I am amazed that many pretribulation teachers continue to white-knuckle believe that the Greek noun apostasia in 2 Thessalonians 2:3 refers to the rapture because they claim this Greek noun can mean “physical departure.”
The problem is that the noun never means “physical departure” during the Koine Greek period. It means a religious or political departure.
That should end the debate.
But man’s tradition is strong, in this case, pretribulationism. It is like believing in the Assumption of Mary with no evidence. I mention the Assumption of Mary, because pretribulationists desperately appeal to this NT apocryphal work as “evidence” that apostasia can mean “physical departure.”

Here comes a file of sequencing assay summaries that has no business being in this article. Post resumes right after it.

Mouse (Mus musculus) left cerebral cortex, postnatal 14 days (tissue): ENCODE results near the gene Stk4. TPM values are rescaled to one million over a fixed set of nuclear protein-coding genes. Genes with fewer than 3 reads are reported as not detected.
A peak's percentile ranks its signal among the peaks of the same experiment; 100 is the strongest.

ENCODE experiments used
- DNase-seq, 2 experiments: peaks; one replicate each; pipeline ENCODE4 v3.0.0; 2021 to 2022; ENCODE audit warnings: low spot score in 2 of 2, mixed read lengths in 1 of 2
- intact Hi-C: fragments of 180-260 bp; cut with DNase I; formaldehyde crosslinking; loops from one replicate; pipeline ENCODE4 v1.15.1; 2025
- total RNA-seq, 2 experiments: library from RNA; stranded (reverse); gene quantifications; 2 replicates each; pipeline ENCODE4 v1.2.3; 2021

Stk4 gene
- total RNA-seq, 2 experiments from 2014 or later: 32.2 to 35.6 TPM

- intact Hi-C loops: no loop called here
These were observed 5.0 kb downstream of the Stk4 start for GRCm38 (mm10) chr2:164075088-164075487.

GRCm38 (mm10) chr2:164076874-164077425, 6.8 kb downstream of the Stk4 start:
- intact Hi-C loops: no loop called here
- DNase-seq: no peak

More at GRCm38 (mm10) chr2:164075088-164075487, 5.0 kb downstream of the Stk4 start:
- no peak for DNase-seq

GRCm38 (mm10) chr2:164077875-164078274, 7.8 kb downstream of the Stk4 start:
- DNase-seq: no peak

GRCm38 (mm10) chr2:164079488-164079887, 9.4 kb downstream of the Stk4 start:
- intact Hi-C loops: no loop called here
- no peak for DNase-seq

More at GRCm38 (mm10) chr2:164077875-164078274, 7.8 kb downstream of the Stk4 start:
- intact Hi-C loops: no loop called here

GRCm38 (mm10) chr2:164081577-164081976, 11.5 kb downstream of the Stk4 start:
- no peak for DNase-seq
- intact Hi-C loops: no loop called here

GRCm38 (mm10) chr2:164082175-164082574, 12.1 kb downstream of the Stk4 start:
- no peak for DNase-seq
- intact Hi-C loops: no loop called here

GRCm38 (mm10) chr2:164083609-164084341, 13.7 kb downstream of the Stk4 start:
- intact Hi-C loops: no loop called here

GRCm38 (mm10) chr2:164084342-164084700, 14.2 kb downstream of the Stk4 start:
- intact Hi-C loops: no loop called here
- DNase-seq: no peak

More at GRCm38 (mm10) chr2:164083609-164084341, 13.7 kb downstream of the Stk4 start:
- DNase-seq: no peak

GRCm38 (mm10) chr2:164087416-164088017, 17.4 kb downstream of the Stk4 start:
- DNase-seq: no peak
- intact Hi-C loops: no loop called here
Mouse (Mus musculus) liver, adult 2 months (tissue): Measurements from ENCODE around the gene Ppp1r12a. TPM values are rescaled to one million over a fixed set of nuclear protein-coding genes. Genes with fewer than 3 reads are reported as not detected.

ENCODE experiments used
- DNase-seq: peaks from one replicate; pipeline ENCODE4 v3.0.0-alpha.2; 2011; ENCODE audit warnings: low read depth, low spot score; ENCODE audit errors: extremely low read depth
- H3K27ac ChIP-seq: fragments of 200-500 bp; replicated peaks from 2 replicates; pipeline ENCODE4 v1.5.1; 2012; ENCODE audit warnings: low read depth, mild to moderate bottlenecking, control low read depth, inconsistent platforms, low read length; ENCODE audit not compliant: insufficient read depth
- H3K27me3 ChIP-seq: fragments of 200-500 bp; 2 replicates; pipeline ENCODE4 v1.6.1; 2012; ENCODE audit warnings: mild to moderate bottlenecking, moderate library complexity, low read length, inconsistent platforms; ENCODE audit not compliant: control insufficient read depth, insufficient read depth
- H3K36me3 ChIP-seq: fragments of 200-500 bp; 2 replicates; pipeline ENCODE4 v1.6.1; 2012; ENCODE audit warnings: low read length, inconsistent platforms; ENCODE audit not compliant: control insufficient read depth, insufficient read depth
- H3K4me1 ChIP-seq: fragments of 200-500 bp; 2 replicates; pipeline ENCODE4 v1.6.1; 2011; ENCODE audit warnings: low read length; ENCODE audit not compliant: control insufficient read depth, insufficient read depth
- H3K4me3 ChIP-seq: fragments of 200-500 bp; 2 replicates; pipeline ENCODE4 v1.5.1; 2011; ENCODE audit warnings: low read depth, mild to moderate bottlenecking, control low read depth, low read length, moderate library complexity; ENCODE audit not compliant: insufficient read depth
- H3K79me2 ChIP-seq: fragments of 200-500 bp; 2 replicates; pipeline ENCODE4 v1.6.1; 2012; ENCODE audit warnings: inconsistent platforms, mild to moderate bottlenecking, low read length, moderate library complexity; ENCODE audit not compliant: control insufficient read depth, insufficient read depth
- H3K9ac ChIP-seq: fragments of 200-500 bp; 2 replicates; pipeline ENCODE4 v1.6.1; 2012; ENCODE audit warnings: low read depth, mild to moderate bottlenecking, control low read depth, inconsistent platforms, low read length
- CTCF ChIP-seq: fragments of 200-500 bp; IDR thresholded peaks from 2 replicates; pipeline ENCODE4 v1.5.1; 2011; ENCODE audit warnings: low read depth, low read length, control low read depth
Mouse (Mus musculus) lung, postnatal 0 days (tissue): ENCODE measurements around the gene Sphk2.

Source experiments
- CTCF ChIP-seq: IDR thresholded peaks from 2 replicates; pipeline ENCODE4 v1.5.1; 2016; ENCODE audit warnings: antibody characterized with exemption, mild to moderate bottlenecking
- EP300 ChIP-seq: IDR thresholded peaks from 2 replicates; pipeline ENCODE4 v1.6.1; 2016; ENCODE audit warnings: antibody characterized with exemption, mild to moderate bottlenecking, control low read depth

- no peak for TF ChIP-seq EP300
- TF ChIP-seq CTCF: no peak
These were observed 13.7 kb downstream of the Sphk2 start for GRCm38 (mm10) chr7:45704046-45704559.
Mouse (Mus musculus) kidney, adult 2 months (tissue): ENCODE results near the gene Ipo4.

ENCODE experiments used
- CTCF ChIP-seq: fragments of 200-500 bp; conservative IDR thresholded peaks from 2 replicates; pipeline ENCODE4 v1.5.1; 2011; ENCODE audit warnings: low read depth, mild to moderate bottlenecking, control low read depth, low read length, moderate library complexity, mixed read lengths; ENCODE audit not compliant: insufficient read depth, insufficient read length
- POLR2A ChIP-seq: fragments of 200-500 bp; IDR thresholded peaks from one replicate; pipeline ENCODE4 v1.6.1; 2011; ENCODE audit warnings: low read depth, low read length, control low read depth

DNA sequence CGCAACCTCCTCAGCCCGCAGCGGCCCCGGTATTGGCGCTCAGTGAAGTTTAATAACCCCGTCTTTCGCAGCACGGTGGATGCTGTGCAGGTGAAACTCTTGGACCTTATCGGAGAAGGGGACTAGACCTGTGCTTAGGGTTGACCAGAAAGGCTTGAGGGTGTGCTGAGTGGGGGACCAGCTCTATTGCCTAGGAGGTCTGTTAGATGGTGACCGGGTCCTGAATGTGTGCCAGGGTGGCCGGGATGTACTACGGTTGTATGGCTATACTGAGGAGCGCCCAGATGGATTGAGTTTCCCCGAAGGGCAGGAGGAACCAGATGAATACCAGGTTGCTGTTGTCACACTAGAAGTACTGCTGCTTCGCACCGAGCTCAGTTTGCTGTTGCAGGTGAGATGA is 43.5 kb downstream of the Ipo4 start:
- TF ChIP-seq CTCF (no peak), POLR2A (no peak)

There is only one problem: the document is dated at the end of the 5th century A.D! In other words, this usage here is not during the time of Jesus, let alone during the larger Koine period.
It seems no amount of evidence will convince them that they are wrong.
If you think I am exaggerating, take this example:
In my cross-examination period in my public debate with Thomas Ice a few years back in Texas, I challenged him on this very point and he had to admit that he could not name a single document during the Koine where the noun apostasia means a “physical departure.” But he continues to this very day believing that it does.
The following is a catalogue of articles that I have written for this website on this topic, the first one is the most important article.